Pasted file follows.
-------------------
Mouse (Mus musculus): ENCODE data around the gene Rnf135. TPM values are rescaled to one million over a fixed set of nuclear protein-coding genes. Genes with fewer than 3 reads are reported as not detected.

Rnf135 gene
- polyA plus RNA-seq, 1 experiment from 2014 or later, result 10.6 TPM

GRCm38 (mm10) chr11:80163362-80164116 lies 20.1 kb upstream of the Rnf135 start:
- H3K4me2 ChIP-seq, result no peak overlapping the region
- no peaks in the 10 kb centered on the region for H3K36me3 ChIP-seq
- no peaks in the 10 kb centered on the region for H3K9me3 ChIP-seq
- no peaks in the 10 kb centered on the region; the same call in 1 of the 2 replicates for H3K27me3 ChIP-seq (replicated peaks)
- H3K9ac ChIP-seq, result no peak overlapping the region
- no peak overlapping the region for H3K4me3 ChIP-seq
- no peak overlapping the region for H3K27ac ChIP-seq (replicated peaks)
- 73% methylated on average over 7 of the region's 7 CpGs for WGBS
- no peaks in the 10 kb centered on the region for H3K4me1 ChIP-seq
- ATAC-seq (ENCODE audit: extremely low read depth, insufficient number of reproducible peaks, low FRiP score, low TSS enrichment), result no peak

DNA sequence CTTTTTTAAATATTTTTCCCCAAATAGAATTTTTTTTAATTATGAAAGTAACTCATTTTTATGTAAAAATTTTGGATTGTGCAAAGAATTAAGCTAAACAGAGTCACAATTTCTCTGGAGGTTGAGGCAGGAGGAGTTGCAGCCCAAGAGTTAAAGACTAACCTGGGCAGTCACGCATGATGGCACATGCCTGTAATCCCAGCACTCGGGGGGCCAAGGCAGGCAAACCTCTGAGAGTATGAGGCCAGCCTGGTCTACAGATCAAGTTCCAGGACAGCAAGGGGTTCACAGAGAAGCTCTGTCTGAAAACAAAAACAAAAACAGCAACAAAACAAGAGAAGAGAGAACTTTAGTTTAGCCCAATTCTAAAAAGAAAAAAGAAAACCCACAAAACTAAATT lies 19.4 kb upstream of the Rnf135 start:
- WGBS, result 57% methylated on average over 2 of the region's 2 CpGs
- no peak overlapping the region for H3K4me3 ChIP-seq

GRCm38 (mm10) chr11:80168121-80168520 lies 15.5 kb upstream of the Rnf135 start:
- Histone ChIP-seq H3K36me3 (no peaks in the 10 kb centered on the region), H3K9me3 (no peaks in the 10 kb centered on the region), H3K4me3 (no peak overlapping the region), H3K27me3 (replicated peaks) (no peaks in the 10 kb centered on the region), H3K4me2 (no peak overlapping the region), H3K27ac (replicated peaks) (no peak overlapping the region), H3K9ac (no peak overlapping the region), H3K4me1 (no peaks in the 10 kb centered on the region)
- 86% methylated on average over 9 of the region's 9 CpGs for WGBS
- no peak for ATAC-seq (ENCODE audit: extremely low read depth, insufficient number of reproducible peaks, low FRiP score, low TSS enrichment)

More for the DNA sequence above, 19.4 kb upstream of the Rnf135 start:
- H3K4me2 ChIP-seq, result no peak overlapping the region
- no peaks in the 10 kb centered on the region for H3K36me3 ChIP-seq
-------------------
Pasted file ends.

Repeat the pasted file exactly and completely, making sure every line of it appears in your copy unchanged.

Mouse (Mus musculus): ENCODE data around the gene Rnf135. TPM values are rescaled to one million over a fixed set of nuclear protein-coding genes. Genes with fewer than 3 reads are reported as not detected.

Rnf135 gene
- polyA plus RNA-seq, 1 experiment from 2014 or later, result 10.6 TPM

GRCm38 (mm10) chr11:80163362-80164116 lies 20.1 kb upstream of the Rnf135 start:
- H3K4me2 ChIP-seq, result no peak overlapping the region
- no peaks in the 10 kb centered on the region for H3K36me3 ChIP-seq
- no peaks in the 10 kb centered on the region for H3K9me3 ChIP-seq
- no peaks in the 10 kb centered on the region; the same call in 1 of the 2 replicates for H3K27me3 ChIP-seq (replicated peaks)
- H3K9ac ChIP-seq, result no peak overlapping the region
- no peak overlapping the region for H3K4me3 ChIP-seq
- no peak overlapping the region for H3K27ac ChIP-seq (replicated peaks)
- 73% methylated on average over 7 of the region's 7 CpGs for WGBS
- no peaks in the 10 kb centered on the region for H3K4me1 ChIP-seq
- ATAC-seq (ENCODE audit: extremely low read depth, insufficient number of reproducible peaks, low FRiP score, low TSS enrichment), result no peak

DNA sequence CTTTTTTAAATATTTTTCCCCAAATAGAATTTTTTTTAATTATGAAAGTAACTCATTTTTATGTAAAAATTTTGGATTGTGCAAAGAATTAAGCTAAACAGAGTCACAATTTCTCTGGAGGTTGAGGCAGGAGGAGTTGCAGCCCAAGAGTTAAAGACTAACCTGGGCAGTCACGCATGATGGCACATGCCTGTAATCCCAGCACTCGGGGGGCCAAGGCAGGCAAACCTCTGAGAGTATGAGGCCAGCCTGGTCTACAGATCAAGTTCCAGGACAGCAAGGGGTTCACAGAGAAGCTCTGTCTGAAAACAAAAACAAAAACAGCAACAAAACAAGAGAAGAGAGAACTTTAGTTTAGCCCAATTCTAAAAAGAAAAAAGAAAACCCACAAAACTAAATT lies 19.4 kb upstream of the Rnf135 start:
- WGBS, result 57% methylated on average over 2 of the region's 2 CpGs
- no peak overlapping the region for H3K4me3 ChIP-seq

GRCm38 (mm10) chr11:80168121-80168520 lies 15.5 kb upstream of the Rnf135 start:
- Histone ChIP-seq H3K36me3 (no peaks in the 10 kb centered on the region), H3K9me3 (no peaks in the 10 kb centered on the region), H3K4me3 (no peak overlapping the region), H3K27me3 (replicated peaks) (no peaks in the 10 kb centered on the region), H3K4me2 (no peak overlapping the region), H3K27ac (replicated peaks) (no peak overlapping the region), H3K9ac (no peak overlapping the region), H3K4me1 (no peaks in the 10 kb centered on the region)
- 86% methylated on average over 9 of the region's 9 CpGs for WGBS
- no peak for ATAC-seq (ENCODE audit: extremely low read depth, insufficient number of reproducible peaks, low FRiP score, low TSS enrichment)

More for the DNA sequence above, 19.4 kb upstream of the Rnf135 start:
- H3K4me2 ChIP-seq, result no peak overlapping the region
- no peaks in the 10 kb centered on the region for H3K36me3 ChIP-seq